Here in Atlanta, the local federal Court of Appeals just affirmed a conviction in a mail fraud and bribery white collar case out of Jacksonville, Florida. The case is but the latest saga in the long-running debate over the contours of “honest services fraud”, the species of fraud so often used by federal prosecutors when they go after what they perceive to be “local corruption.” In a 2-1 decision, the majority held that the Defendant’s convictions should be affirmed, even though one of the two judges in the majority had real problems upholding the lower court’s rulings. Judge Hill issued a blistering dissent, perhaps foreshadowing a more full review by the entire court. The case is US. v. Nelson, and can be found here.
Mr. Nelson was the chairman of the board of Jaxport, the entity that basically oversaw the port authority in Jacksonville. The board members worked part-time, were not paid, and were prohibited from voting on any matter in which they had a financial interest.
Mr. Nelson lobbied on behalf of a company named SSI, received payments from SSI, and therefore did not vote on any SSI-related matters that came before the JaxPort board. He did urge staff members to help SSI on certain payment issues, but as noted by the dissent, “The evidence was that no economic harm befell JaxPort as the result of Nelson’s lobbying for SSI”. At one point he got an opinion from the City’s chief legal officer that he would have no problems in continuing his lobbying on behalf of SSI so long as he did not vote on anything that affected that company. His biggest problem was that he and SSI concealed the payments he received, the money was routed through a couple of other intermediary companies before it got to Nelson. The FBI got wind of the relationship between Nelson and SSI, they tapped their phones, and one morning agents showed up at Mr. Nelson’s house for a “talk.” He told them that once they arrived on his doorstep he then knew the payments were wrong, but did not say he previously was aware of the wrongfulness of his conduct.
Despite all this, the feds indicted Mr. Nelson for “honest services” mail fraud and federal services bribery. Many of us know the history of the honest services theory, a method of criminalizing what is basically the violation of a fiduciary duty. In the famous Skilling case, the U.S. Supreme Court restricted the honest services theory to “core” cases involving bribery and kickbacks, and seemed to hold that concealing one’s financial relationship is not the sort of conduct which can be prosecuted under these laws.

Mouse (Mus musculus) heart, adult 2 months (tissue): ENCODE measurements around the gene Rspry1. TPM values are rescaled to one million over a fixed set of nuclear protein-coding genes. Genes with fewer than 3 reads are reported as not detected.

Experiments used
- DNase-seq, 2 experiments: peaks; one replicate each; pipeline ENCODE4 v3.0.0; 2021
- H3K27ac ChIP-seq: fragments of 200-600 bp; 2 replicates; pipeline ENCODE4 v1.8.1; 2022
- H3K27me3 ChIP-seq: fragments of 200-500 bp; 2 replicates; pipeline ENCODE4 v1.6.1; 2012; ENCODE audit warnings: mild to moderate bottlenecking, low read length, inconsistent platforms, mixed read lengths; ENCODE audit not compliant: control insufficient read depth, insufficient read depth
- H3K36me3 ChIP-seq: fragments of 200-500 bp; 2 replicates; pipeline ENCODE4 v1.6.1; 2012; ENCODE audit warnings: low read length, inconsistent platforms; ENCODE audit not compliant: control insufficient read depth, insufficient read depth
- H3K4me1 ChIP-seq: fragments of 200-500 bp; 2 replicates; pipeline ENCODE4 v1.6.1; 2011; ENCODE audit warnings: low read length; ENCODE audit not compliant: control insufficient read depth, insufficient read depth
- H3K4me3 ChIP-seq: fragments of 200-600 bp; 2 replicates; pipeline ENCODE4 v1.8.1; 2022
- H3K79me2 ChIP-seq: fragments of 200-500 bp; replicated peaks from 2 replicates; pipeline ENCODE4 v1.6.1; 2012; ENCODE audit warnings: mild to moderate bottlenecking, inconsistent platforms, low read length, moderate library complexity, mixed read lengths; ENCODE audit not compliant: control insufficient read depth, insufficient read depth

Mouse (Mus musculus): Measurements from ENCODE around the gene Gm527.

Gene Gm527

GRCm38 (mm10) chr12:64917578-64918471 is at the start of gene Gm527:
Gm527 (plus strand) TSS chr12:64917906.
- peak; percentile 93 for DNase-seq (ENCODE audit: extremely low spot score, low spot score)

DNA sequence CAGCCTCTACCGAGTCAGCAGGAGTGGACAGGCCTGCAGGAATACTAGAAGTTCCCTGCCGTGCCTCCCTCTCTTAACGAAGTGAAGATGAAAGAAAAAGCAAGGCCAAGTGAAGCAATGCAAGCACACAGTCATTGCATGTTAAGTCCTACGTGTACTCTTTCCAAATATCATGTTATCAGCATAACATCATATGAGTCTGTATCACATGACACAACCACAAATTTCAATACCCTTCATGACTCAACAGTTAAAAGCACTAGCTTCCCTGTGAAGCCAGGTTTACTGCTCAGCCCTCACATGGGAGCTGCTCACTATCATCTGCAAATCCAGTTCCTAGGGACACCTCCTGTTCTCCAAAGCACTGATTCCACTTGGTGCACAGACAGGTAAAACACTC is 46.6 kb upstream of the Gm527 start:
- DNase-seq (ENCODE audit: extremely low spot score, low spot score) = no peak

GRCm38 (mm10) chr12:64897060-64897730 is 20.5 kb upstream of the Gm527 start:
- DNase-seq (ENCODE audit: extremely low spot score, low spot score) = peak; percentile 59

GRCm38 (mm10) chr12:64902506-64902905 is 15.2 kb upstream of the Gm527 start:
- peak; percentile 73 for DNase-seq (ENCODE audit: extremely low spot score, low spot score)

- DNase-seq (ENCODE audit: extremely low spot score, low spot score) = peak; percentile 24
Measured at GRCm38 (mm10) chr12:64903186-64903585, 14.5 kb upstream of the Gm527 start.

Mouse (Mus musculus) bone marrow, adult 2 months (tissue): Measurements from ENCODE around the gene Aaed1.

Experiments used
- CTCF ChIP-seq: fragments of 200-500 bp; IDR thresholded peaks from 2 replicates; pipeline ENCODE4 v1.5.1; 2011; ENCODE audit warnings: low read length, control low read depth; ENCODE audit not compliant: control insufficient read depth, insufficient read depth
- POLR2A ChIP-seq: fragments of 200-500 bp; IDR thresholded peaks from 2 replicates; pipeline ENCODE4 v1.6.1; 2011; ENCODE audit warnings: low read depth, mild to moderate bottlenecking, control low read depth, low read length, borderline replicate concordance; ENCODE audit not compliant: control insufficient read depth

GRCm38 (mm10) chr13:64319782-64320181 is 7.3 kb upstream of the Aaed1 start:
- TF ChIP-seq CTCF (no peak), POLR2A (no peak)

The majority in Nelson used a round-about way of deciding that he was guilty. Although he could lobby on behalf of SSI, and although he did abstain from voting on SSI business, the concealment of his payments from SSI meant that he had the intention to accept a bribe. Judge Hill’s dissent seems to be far more on point: “[C]oncealment alone is legally insufficient to prove Nelson had corrupt intent to be bribed. If Nelson had no duty to disclose his financial relationship with SSI, as Skilling says, and the payments were permitted, as he was told, then the jury was not permitted to infer a corrupt intent to be bribed by his concealment. The government’s theory was that – although concealment is not a crime – it was evidence of corrupt intent and this mens rea turned lawful lobbying into unlawful bribery. I disagree. Bribery requires a corrupt agreement to perform an unlawful official act – an actus reus. In this case, Nelson agreed to perform a lawful act. The lobbying was permitted. An agreement to perform a lawful act is called a contract, not bribery.”
The case also involved some serious problems with the jury instructions. Again, however, the trial lawyers failed to object, letting the appellate court use the “plain error” standard way of gutting the argument. As I have noted many times before, none of us is perfect, as trial lawyers we all make mistakes, but we also all need to remember to try and object as often as possible to any potential problem with jury instructions.